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Fourth- and fifth-grade students at Chesterfield Day School created trendy Rainbow Loom bracelets and rings to donate to St. Martha’s Hall, which provides shelter for abused women and their children. Math teacher Susie Sullivan had students use a donated loom and twist bands to create the popular jewelry, and the class also donated the loom to the organization.
The 35th annual St. Louis Jewish Book Festival opened with Tony Award-winner Harvey Fierstein. Mike Isaacson, executive producer of The Muny, interviewed the Broadway legend about his career and volunteer efforts. Fierstein also gave away personalized t-shirts from his shows Newsies and Kinky Boots, and signed copies of his books and CDs. More than 900 fans attended the event.
Encore! Encore! In an unprecedented move, Stages St. Louis has announced the return of Always…Patsy Cline for an eight-week engagement in late spring.
Studies have shown that improving the status of women and girls helps the entire community thrive and grow, says Jan Hendrickson. That’s why her organization, Women’s Foundation of Greater St. Louis, strives to research, identify and fill gaps in funding for education, outreach and services for at-risk women and girls.
Of the more than 100 types of arthritis, rheumatoid arthritis (RA) is among the most potentially debilitating. More common among women, RA is an autoimmune disorder—the body’s own immune system attacks its tissue, especially in the small joints of the wrists and hands, causing pain, swelling, stiffness, deformity and loss of function.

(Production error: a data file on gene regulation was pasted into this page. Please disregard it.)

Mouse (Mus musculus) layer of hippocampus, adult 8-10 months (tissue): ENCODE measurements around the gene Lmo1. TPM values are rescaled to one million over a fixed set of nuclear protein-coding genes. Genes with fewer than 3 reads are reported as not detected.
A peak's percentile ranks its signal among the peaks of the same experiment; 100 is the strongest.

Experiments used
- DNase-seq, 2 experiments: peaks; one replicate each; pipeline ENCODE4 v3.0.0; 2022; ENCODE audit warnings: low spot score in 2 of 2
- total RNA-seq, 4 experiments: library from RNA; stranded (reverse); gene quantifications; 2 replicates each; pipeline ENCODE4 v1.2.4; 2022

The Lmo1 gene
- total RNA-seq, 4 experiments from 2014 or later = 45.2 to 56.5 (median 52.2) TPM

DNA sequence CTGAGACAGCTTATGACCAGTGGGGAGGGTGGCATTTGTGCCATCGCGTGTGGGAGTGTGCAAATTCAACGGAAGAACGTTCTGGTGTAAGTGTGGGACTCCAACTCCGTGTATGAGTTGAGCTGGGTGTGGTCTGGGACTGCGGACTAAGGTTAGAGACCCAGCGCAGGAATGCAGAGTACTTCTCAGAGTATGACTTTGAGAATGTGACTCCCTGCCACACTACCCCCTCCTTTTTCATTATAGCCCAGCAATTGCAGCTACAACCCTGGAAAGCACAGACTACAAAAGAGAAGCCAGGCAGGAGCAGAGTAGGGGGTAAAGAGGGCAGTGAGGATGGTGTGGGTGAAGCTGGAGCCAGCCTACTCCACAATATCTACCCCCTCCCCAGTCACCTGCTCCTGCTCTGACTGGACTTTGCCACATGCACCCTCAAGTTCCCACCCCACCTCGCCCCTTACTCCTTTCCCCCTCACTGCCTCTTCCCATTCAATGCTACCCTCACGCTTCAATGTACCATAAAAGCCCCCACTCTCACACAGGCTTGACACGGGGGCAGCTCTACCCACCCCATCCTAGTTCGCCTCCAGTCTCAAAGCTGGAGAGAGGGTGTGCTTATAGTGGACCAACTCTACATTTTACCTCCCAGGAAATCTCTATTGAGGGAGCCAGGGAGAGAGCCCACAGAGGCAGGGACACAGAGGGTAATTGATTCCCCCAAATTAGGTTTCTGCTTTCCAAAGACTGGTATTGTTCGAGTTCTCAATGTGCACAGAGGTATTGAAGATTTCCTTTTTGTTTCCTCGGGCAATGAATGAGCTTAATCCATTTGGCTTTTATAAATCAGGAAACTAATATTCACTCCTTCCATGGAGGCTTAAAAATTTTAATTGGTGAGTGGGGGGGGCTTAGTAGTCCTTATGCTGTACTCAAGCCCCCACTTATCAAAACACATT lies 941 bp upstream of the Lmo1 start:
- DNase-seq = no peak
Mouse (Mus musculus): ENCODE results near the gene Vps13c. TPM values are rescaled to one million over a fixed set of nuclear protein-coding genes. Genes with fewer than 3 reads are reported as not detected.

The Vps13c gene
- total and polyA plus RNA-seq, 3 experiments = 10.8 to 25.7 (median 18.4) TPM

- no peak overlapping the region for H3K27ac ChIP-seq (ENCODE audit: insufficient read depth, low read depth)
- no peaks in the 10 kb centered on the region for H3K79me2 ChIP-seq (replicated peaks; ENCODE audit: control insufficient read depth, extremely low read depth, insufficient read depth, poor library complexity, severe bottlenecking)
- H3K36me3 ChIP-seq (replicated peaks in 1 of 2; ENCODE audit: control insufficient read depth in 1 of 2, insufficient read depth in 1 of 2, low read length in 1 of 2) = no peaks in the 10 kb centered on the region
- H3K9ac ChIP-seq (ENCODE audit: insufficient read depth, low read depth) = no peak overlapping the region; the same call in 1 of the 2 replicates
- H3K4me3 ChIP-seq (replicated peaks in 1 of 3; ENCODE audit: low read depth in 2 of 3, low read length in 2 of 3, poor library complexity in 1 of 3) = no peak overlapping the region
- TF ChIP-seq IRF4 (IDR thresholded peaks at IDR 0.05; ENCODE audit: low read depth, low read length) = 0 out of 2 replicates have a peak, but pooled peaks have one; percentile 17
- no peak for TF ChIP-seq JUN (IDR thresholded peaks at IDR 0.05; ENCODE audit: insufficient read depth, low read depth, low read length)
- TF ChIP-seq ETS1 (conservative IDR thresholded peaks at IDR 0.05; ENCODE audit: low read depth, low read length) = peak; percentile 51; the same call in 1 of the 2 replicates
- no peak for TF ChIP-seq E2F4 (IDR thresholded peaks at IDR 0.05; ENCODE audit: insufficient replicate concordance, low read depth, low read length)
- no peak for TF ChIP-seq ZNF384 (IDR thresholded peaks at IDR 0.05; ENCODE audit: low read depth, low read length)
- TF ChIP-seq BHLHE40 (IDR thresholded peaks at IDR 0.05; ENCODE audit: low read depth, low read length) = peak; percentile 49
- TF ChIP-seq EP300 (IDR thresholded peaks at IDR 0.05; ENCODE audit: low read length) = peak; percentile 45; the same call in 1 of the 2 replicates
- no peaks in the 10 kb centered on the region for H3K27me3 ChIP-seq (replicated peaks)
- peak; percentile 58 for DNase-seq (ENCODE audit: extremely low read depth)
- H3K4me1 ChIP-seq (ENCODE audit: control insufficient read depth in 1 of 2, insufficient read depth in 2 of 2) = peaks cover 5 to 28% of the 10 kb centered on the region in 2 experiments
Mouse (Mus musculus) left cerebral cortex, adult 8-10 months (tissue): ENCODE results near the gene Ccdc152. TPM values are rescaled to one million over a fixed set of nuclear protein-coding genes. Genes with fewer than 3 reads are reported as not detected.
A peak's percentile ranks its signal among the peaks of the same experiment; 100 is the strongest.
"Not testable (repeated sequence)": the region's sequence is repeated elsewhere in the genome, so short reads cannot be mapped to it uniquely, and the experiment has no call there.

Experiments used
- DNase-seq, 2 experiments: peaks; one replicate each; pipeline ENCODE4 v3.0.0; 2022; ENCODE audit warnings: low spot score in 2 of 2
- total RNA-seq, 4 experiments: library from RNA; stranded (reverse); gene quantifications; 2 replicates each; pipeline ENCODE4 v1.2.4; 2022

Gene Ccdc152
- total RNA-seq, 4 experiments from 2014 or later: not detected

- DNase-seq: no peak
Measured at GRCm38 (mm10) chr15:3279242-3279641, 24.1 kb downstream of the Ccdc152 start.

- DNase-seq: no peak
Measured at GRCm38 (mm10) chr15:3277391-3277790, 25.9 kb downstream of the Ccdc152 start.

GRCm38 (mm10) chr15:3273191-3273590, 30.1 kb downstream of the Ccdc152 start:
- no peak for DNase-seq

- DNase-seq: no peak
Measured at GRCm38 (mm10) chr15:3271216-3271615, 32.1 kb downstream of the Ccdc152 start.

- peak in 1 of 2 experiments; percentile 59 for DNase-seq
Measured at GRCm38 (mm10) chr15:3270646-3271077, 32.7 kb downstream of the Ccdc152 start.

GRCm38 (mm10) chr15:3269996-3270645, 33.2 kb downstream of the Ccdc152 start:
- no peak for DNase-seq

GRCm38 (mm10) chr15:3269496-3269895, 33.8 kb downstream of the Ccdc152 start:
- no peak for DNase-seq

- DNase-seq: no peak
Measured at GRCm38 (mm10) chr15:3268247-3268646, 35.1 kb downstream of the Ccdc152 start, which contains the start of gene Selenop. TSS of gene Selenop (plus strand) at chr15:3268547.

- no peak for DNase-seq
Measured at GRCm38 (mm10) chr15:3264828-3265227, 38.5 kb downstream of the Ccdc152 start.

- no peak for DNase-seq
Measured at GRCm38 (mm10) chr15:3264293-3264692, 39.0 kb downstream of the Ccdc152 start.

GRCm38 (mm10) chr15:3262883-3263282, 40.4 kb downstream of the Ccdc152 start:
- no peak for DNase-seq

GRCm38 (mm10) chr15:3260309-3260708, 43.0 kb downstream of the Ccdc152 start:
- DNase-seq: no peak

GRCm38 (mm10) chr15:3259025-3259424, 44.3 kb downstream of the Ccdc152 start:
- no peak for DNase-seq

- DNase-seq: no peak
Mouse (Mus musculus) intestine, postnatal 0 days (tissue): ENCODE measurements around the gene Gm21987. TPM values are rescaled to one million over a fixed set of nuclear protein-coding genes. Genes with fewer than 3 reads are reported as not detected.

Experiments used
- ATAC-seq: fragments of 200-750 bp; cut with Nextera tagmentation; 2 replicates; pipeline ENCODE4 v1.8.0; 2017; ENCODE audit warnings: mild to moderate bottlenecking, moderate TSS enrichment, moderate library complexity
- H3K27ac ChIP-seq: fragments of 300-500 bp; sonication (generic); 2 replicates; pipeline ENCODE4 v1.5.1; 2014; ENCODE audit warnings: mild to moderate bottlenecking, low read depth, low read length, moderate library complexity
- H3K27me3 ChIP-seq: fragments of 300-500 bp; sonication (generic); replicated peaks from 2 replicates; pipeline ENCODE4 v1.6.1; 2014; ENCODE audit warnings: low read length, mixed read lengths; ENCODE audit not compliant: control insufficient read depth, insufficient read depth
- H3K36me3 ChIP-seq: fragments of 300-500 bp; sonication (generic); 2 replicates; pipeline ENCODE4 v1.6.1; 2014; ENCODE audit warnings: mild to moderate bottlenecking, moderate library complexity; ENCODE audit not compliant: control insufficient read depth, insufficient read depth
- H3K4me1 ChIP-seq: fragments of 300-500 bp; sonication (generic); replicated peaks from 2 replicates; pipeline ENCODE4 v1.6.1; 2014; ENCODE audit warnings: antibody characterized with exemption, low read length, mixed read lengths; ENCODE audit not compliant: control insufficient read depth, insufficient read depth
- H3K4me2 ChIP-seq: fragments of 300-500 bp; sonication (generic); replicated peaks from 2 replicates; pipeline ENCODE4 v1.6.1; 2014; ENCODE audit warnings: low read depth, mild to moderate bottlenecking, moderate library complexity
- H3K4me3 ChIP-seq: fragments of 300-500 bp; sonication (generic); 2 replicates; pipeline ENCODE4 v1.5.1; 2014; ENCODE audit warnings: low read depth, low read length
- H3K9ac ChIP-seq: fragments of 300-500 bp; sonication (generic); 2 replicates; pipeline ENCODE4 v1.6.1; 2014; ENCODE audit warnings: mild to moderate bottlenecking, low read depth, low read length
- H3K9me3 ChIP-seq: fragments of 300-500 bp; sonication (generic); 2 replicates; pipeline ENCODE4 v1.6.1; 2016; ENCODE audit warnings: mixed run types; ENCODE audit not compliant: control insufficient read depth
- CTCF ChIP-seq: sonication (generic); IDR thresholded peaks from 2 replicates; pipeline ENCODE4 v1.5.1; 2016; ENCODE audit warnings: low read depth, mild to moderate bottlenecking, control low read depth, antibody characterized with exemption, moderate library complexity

We can’t control our age or genetics, but women can do plenty to control their risk of cardiovascular disease, and that’s important considering that heart disease is the No. 1 cause of death for men and women alike. A heart-healthy diet is among the most influential factors in reducing risk.
C.J. Knapp / Kimberly Kowalski
Let’s refresh: A great elevator speech should:
The work of local artist Kyle Lucks extends further than the watercolors LN readers have grown to know, encompassing a variety of media and subject matters.
The dedication to children at SSM Cardinal Glennon Children’s Medical Center is so strong, the work to fund the operation must be forceful itself. Now in its third year, the Glennon Card—a fundraiser through Cardinal Glennon Children’s Foundation and Glennon Guild that provides discounts to cardholders—finds itself with new perks and more aggressive goals than ever.
When Elizabeth Miller first visited Villa Duchesne and Oak Hill School before becoming its head of school this summer, the feature of the campus that made the biggest impression was a statue of Jesus with his arms wide open. “When I asked about it, I was told all are welcome here,” she says.
Cosmetic surgery may seem like choosing from an a la carte menu: a little work on the nose here, eyelid lifts there, and maybe a facelift for dessert. Yet some procedures seem to naturally complement each other, just like wine can complement a main course.